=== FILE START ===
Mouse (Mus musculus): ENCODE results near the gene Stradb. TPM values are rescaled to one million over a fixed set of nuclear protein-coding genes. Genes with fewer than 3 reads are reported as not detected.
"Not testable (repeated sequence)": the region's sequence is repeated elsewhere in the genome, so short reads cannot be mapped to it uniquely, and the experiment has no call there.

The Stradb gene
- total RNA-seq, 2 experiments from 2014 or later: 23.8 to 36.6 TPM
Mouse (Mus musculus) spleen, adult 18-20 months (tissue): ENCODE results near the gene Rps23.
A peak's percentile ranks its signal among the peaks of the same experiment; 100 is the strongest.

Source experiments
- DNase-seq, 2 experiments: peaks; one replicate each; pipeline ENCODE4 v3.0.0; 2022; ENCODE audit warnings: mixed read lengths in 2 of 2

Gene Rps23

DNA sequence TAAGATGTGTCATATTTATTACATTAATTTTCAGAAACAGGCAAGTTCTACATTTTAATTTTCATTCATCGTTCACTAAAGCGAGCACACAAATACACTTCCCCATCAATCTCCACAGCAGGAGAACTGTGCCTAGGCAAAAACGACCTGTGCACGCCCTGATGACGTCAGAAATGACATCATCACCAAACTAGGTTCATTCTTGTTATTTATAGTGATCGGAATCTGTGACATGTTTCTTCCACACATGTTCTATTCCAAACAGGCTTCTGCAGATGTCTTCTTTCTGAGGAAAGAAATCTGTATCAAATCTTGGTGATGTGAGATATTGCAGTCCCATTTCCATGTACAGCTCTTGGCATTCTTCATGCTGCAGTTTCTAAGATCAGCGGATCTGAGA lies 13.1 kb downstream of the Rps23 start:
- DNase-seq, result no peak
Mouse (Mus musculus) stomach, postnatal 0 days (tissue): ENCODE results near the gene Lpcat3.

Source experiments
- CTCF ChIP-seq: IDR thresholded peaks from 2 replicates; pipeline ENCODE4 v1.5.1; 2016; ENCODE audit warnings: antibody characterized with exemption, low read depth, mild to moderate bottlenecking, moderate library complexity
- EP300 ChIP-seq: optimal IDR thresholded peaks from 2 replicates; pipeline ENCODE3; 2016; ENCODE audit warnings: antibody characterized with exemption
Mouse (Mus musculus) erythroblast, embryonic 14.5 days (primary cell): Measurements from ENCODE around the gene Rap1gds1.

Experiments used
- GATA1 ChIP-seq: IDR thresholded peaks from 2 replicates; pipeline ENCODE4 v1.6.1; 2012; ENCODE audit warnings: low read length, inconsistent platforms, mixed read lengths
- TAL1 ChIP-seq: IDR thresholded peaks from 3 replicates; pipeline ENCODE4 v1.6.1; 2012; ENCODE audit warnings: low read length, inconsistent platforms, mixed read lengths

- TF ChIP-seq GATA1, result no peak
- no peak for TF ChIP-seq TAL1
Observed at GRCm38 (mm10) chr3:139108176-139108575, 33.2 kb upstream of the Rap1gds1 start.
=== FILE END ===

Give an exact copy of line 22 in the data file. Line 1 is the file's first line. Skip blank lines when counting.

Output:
Observed at GRCm38 (mm10) chr3:139108176-139108575, 33.2 kb upstream of the Rap1gds1 start.